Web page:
Not about MOOCs per se but digital inequalities favoring learners from privileged and social backgrounds are built into the xMOOC model ~ no less, just somewhat differently than into the bricks and mortar model
Digital inequality scholarship is well-intentioned. It debunks myths about digital media’s inherent egalitarianism and draws attention to the digital dimensions of social inequalities. Digital inequality scholars have shown, for example, that people with access to networked media use those technologies in different ways, some of which are thought to be more beneficial than others. They have highlighted how differences in skills and quality of access shape use. And they have rightly attacked the stereotype of the digital generation. These are important contributions for which we should be grateful.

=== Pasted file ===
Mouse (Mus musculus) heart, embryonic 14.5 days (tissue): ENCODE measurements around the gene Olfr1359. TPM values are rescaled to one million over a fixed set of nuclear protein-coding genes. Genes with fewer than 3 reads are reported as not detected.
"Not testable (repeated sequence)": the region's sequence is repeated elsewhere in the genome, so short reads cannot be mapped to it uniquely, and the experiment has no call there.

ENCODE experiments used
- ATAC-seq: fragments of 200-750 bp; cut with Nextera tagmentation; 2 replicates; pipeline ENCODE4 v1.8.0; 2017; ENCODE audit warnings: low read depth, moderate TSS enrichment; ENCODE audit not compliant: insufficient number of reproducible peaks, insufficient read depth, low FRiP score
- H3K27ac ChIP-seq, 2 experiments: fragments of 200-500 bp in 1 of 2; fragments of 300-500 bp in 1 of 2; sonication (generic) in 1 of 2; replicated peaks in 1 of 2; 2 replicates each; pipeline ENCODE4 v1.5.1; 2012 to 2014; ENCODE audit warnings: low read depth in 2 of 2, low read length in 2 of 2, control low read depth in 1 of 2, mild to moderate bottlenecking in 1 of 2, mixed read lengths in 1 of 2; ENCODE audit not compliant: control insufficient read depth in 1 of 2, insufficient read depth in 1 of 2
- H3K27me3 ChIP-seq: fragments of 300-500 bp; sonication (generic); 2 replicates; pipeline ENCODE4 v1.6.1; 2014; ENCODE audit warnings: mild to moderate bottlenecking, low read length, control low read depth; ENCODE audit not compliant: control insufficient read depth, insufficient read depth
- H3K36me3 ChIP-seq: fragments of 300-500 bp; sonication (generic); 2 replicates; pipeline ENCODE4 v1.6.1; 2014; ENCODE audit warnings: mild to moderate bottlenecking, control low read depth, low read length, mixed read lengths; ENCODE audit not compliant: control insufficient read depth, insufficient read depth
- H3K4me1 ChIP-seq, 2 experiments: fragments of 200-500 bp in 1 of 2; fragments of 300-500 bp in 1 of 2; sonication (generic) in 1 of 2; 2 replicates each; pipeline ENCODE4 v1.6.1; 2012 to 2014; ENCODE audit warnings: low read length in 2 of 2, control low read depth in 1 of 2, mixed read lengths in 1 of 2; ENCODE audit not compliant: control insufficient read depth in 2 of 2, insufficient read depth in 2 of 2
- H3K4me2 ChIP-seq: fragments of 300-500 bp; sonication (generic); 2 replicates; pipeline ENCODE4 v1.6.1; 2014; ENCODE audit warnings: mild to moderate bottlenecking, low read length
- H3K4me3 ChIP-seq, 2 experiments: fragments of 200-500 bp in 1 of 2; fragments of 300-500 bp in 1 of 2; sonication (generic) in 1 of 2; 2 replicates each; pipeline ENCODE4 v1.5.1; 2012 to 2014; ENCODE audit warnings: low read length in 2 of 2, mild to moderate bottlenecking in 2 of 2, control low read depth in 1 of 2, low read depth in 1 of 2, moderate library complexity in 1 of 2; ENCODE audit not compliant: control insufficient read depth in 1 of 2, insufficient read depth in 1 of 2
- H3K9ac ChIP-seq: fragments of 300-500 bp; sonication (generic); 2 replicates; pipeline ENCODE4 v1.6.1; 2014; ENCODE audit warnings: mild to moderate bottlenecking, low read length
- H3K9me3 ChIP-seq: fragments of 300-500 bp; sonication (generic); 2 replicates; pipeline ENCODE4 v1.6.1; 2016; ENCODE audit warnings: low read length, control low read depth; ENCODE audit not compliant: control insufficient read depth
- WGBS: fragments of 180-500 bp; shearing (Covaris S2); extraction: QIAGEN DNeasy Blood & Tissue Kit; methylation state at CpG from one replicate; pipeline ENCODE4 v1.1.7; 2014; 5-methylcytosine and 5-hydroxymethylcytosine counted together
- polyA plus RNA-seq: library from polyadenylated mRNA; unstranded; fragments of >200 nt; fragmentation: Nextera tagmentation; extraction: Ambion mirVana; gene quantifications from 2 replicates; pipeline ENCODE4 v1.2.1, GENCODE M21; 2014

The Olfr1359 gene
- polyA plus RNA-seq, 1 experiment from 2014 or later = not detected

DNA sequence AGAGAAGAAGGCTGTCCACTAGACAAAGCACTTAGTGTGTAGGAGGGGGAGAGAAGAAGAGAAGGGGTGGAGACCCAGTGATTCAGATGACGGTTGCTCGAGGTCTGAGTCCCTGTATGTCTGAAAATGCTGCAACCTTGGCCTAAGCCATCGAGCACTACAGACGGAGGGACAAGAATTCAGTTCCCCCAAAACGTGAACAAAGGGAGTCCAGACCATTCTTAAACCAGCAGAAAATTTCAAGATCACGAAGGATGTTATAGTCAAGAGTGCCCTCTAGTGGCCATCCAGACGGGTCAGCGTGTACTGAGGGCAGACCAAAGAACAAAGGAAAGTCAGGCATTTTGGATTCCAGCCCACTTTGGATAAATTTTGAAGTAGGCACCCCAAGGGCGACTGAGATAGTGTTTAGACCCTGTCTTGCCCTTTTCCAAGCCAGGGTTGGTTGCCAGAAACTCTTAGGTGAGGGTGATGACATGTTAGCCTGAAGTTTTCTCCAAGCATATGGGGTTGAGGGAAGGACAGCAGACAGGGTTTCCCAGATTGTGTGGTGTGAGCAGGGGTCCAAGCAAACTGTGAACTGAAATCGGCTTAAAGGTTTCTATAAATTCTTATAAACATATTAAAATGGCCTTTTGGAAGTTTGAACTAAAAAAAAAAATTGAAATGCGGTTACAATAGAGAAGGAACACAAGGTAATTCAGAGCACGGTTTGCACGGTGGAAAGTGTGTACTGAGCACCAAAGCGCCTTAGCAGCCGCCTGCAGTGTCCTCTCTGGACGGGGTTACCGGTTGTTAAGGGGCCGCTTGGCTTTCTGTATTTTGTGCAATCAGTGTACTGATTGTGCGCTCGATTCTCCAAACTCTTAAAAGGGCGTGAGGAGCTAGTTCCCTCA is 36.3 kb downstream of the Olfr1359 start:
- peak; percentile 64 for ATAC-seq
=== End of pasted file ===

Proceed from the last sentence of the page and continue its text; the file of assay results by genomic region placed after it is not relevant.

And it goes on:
Yet digital inequality scholarship is also limited in some fundamental, and I believe hazardous, ways. To defend these claims, I will draw on an in-depth ethnographic study of an ambitious attempt to combat digital inequality: a new, well-resourced, and highly touted public middle school in Manhattan that fashions itself as, “a school for digital kids.” It is hard to imagine a more…
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